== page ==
Flowing Like a River…

time, that is.  For some of us, the water flowing past our eyes is calm, natural, sweet.  For others, it’s a reminder that we’ll never see that exact same reflection again – never again, the light shining on a particular peak on the water’s surface, never the dip, never the changing vision of perfection.  And, we won’t, because the water flows toward the ocean without our intervention, and in spite of it.  We’ll see a faint reminder, though, every time we look into the River…and when we’re allowed…a vivid memory.  Or, in our case, an imagined one, or the many possibilities.  It’s a tiresome, yet inevitable trip into the waters of the Earth.

Water will never be the same to me.  I see it everywhere – whether dripping from a faucet, in a bathtub full of bubbles, on the shoreline, standing still at negative tide, or from the banks of the Petaluma River.  Oddly, I find water calming, in all its various states – except ice. 

Water, frozen, is nothing more than a tool to cool my too-hot coffee, or my room-temperature Diet Coke.  Frozen is a state I can’t associate with the life flow of water.  Chemistry was never my strength, but has always been my ally.  Lately, chemistry has been a key component of our mystery, so also my adversary. 

I talk in riddles sometimes, and tonight is no exception.  Riddles, like chemistry, can play key roles in mysteries.  Owen liked riddles.  He liked chemistry (physical, environmental, emotional, and cosmic).  And, he loved mysteries.  God, he should be having the time of his life with this one – oh, but…

who knew the sunset could arrive so early, the moon take its place in the indigo evening, and the stars emerge so brightly in the night sky – all replacing the changing vision of perfection in the water’s flow?

Song for the night: Time, The Alan Parsons Project (wow, going back a ways now…water seldom flows backwards, but when it does, it’s because someone or something has built a dam in its path, and the backwash can appear violent…someone has built a dam in our path…and our shovels were buried deep beneath it)



~ by Linda on March 20, 2008.

4 Responses to “Flowing Like a River…”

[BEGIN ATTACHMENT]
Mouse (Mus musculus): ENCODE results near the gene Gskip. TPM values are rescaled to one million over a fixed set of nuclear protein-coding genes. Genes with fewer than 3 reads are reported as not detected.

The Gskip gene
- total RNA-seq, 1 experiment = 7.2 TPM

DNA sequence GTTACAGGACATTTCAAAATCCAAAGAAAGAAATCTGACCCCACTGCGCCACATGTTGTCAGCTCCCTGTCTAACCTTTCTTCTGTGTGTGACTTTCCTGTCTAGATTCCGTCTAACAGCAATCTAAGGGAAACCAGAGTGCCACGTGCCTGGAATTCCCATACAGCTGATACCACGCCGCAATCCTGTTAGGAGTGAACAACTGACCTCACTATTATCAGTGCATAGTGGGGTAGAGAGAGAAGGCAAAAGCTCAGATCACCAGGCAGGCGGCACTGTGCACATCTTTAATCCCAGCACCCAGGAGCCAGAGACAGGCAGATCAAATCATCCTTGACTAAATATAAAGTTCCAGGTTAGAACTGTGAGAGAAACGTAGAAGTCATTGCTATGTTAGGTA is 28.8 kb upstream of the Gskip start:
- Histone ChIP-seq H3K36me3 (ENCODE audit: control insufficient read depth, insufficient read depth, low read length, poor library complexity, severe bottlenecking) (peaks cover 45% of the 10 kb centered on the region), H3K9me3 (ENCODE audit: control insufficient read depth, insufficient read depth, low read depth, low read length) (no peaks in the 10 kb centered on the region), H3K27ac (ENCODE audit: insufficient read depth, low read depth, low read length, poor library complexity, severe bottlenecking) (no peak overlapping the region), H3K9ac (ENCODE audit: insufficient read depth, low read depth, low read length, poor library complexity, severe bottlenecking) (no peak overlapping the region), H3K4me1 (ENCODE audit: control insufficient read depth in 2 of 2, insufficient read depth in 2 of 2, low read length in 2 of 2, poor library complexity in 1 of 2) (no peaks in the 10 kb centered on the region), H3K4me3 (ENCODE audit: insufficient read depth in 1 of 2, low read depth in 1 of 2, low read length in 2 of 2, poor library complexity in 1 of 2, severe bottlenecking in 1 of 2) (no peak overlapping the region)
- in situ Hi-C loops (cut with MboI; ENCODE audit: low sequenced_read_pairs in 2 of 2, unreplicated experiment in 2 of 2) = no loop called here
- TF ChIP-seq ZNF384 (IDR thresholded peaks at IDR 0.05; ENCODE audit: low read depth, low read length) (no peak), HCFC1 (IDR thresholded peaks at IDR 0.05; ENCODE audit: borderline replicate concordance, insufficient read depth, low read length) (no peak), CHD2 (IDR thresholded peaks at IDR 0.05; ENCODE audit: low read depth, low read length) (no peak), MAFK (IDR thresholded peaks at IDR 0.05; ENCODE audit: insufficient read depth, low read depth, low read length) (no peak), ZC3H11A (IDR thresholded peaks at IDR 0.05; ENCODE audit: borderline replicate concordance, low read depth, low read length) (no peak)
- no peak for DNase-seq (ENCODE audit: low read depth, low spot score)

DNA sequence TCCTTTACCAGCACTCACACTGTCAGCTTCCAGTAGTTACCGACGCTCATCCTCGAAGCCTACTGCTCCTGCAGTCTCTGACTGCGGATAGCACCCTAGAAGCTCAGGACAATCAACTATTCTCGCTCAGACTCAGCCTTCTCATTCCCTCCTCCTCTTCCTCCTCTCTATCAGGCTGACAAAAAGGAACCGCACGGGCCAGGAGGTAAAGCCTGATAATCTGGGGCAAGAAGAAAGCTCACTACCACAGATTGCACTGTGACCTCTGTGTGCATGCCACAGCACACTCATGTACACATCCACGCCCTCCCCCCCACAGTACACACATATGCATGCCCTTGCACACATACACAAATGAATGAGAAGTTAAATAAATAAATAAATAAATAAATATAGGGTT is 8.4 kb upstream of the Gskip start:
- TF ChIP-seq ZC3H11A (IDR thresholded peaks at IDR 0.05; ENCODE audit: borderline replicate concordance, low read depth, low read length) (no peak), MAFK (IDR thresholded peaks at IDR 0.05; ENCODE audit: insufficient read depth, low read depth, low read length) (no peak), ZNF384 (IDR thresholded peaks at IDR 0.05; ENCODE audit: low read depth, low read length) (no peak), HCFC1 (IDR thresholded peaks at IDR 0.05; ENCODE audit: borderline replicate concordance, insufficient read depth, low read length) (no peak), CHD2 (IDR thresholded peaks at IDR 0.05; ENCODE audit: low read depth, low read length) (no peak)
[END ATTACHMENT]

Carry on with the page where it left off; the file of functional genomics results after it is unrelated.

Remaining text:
1. Linda —

    I recently found your blog “by accident” when I saw that someone had found my blog by searching the tag “grief.” (I wrote a letter to my dying grandmother and tagged it with that) At any rate, I wanted to let you know how much I enjoy your blog…you are a wonderful writer, although it is definitely unfortunate that the need and desire to create the blog resulted from such tragedy. I would like to add you to my blogroll, and just wondered if that was okay. My blog is not about loss, but I would like to help you spread your message and, again, I feel like you are a very talented writer. Please let me know.


  2. Talking in riddles…yes, this makes sense to me. Writing on-line is so public and yet what you are sharing is so intensely personal. Sometimes riddles and roundabouts are all that one can manage, I’m sure. I enjoy puzzling through — even if I don’t understand it all. I hear the emotion, though, and am left with impressions. Much like a good poem that one can unpack endlessly, a prose riddle is interesting as well.

    Take care, my friend!

  3. What a beautiful video and song…makes me cry good tears. I love this blog.

  4. There was a cheesy film I saw once (I can’t remember which one) where a father was teaching his son about death.

    He poured some water into a lake, or maybe a river, and asked his son where the water was. The boy said that the water had gone.

    The father told him that it was still there, just that it was now a part of the pond (or the river). It had not disappeared, but now formed part of the greater whole.

    He told his son that this was how it was with life. And I don’t know why, but I’ve never forgotten that analogy.

    The same thought features in the U2 song One Tree Hill, written about a Maori funeral for their crew member, Greg Carroll.

    … scars carved into stone on the face of Earth.

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